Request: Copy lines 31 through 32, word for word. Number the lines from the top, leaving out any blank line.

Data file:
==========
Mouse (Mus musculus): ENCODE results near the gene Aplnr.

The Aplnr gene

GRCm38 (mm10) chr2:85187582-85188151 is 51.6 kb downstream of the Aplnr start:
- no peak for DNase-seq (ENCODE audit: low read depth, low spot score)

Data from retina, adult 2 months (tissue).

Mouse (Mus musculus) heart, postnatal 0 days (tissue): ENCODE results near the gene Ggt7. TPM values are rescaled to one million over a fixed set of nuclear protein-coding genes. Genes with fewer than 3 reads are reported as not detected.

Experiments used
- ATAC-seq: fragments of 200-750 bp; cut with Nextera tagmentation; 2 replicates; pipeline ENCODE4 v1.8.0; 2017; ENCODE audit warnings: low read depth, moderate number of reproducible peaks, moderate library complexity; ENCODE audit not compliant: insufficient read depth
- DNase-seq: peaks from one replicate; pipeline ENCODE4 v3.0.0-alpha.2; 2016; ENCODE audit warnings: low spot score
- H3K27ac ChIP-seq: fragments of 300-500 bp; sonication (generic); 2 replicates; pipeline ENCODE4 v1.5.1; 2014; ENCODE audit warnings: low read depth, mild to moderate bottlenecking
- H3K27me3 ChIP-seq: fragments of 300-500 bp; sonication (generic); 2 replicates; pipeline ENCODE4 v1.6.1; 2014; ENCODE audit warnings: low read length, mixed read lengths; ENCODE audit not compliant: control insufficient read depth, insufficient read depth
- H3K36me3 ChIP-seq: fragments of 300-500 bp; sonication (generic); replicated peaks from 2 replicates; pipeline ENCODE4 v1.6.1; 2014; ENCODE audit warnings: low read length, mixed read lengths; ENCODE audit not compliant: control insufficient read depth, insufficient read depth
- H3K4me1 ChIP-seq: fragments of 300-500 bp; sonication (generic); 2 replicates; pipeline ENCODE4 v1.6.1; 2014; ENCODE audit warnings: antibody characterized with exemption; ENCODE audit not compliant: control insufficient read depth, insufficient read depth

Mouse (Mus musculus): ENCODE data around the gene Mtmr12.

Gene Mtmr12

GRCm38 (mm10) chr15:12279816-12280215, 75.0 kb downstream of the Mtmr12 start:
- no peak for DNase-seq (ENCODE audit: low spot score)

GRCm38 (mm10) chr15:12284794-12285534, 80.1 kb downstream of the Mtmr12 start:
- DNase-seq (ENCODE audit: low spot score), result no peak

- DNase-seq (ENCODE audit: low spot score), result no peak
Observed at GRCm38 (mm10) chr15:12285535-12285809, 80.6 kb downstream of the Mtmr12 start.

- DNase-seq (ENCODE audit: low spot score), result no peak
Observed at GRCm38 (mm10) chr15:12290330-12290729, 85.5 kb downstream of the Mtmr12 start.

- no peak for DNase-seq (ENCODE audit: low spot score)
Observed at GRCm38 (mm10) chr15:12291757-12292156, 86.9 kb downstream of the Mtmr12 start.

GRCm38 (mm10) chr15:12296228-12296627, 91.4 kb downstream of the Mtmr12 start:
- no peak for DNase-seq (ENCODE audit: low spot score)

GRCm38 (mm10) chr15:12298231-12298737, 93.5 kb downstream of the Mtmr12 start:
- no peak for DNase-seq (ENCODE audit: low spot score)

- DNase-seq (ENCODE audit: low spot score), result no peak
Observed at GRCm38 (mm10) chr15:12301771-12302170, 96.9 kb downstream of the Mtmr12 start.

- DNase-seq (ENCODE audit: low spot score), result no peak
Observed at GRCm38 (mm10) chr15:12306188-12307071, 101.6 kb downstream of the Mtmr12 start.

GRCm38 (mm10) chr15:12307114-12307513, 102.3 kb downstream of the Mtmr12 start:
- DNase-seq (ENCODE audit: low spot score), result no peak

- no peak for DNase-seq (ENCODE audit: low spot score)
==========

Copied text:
Observed at GRCm38 (mm10) chr15:12301771-12302170, 96.9 kb downstream of the Mtmr12 start.

- DNase-seq (ENCODE audit: low spot score), result no peak